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Osprey Banding

Even though I have a spanky new job with a desk and everything, quite a bit of what I do is field work. And like any job, you have to keep your skills sharp and go out for training.

 

This week it took the form of helping Mark Martell of Audubon Minnesota with banding osprey chicks. And because we have the same heatwave in Minnesota that’s gripping the rest of the nation, we had to start early and scramble like crazy to get four nests of birds banded before the heat of the day would make it too stressful to handle young birds.

Most of the nests were on typical poles but our first nest was on top of the lights in a high school ball field. We use a professional tree climber to climb up to the nest. He uses his yellow bag to load up the chicks and gently lowers them down to the ground. He will remain at the nest while we band the birds and then we will hoist them up the rope.

I’m sure the tree climber gets a great view, but I’m so glad that’s not my job.

Some of the chicks were so large that we had to send them down one at a time in the bag. While we do this, the adults fly around and make a fuss.  The don’t really attack us, they mostly flap can yell. Occassionally one will dive towards the climber, but doesn’t get very close unlike peregrine falcons or Cooper’s hawk which actually will make contact. The above adult perched long enough for me to get a photo of her by holding my iPhone up to my spotting scope. She really does look like she’s spewing some serious profanity at us.

When we take the chicks out of the bag they are up right. As the adults circle overhead and make warning calls, an instinct for the chicks to flatten kicks in.

And they sort of deflate right before our eyes. It’s an interesting defense, if you are looking at the nest from the ground, you can’t see any chicks. And with that coloration on their backs, they would blend in well with the colors of the nest and help hide them from aerial predators.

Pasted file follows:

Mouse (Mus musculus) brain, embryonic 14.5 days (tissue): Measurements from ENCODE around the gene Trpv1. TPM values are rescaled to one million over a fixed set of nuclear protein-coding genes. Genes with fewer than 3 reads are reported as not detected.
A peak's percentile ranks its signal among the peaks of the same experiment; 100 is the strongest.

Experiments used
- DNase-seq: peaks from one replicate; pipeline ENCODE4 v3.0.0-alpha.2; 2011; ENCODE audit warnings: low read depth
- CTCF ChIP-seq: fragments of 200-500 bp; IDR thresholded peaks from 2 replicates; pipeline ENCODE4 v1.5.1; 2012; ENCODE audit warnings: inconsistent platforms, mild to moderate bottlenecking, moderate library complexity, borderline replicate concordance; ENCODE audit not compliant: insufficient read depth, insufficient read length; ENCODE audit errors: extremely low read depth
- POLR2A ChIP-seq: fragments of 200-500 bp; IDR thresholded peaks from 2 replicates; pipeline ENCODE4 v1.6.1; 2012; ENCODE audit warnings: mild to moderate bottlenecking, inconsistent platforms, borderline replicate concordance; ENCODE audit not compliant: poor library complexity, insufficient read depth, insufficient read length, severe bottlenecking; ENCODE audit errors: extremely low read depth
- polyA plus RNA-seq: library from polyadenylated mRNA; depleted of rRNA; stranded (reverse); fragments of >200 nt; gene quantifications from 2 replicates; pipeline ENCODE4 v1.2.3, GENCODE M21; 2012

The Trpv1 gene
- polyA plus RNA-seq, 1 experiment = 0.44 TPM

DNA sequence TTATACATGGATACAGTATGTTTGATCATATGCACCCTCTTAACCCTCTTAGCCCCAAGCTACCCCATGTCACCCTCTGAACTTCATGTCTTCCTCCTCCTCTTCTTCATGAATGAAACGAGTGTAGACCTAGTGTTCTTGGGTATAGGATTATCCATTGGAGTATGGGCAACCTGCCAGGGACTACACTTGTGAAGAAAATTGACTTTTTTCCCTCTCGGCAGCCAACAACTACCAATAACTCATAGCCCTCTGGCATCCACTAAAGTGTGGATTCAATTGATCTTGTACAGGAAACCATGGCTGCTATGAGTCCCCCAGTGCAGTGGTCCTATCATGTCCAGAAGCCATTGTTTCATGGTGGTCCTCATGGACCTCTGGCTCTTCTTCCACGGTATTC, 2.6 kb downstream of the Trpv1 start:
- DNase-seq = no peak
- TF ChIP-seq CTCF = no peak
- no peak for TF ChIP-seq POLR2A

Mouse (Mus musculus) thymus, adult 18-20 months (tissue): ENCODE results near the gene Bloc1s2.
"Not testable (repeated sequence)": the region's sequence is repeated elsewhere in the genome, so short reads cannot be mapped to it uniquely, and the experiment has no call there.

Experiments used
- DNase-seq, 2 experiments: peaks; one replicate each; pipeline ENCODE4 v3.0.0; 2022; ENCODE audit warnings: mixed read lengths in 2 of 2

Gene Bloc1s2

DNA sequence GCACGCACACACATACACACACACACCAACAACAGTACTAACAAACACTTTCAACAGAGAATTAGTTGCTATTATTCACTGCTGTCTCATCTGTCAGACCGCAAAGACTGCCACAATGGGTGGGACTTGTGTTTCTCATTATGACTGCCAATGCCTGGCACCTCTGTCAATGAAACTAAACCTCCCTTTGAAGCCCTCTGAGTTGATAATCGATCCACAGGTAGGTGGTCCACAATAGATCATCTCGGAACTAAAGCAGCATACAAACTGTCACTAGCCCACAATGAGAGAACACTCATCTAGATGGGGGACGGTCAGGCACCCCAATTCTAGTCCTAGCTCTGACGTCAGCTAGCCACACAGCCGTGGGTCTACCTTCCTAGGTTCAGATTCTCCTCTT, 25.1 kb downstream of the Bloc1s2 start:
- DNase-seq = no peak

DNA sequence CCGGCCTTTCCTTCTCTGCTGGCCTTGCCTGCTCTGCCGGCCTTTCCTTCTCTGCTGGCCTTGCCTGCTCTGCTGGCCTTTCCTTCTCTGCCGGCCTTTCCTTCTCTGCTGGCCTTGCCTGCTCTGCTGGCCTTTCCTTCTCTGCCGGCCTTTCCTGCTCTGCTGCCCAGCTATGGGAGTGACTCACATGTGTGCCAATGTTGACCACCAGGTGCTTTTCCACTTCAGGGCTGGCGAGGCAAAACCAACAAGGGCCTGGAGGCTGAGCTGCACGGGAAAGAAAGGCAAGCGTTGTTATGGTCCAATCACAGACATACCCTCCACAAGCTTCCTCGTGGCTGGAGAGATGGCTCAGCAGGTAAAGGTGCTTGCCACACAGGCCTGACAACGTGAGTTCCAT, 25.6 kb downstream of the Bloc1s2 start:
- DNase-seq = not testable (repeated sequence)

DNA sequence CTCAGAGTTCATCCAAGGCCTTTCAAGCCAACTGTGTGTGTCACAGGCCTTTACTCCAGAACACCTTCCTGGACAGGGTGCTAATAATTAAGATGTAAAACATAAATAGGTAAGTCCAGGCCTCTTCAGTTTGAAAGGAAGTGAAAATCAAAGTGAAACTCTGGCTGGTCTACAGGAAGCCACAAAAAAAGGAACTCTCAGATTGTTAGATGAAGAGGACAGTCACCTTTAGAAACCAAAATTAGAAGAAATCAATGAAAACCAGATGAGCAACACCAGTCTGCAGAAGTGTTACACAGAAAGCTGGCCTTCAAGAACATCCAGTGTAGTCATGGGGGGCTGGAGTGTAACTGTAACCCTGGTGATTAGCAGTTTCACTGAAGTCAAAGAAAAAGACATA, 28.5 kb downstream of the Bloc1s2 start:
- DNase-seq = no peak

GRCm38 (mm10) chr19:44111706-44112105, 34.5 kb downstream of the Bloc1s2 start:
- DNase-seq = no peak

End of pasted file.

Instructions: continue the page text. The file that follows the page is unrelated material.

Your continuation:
Above is Avian images holding a chick, my coworker Brie applying a rivet band and Mark Martell walking us through the process. Each bird gets a silver federal band and color band that will be easier to read for tracking purposes. Most of the chicks were in the five to six week old age range, meaning their feet are big enough for a band, but not old enough to attempt to fly. But some of the chicks were getting closer to fledging age which is between seven to eight weeks. After we banded older birds, we sprayed their feathers lightly with water which makes them less likely to flap around after they are put back in the nest and less likely to take a tumble over the side as the climber puts them back.

Here are two chicks after being banded. Don’ you just love osprey faces? They look like, “WTF just happened?” Just think, in a couple of weeks, these two kids will be learning to grab live fish with their toes and then migrate south into Central and South America. They will spend the next 18 months down there figuring out how to be an osprey and then return in 2014 to breed. That sounds so appealing sometimes, going south of the border to find discover myself for 18 months. Sigh.

I checked out osprey longevity records on the Bird Banding Lab site. The oldest osprey I could find according to bands on wild birds lived over 25 years. There were a few birdrs over 20, though I think 16 – 18 years is closer to the normal age range for a wild osprey. 

I love all the different people we encounter when we band these birds, above is musician and author Paul Metsa. You don’t have to be hardcore into birds to appreaciate the amazing osprey. One of the really cool things about osprey is that they are truly a worldwide bird. They are found on every continent except Antarctica. They are a charismatic bird that appeal to people. While we were banding at the first nest we noticed someone on the other side of the ball field in a minivan watching us. One of us went over and told her to join us so she could see the banding up close. Turns out she lived in the neighborhood and has been watching the nest. She heard about the banding and wanted to watch but didn’t want to interfere. But I love how osprey inspire people to take note of nature. I love how they have adapted to using poles people put up for them but also taking on light poles and water towers. They are a truly resilient and tolerant bird.

Another sweaty day in the office but a fun day nonetheless.

5 comments to Osprey Banding

  • Sharon, this pictures are just beautiful. We see osprey here in Florida all of the time, but never this close up.

  • Denise

    What a fantastic experience!

  • Joanna

    thank you for these amazing photos! I remember vividly seeing an osprey catch a fish in a Northern California stream as we were driving across a bridge, many years ago; it’s one of my favorite bird memories.

  • Jay

    “They will spend the next 18 months down there figuring out how to be an osprey and then return in 2014 to breed. That sounds so appealing sometimes, going south of the border to find discover myself for 18 months.”

    And I thought that that’s what college was for.

  • Awesome photos! I keep coming back here to look at them. :)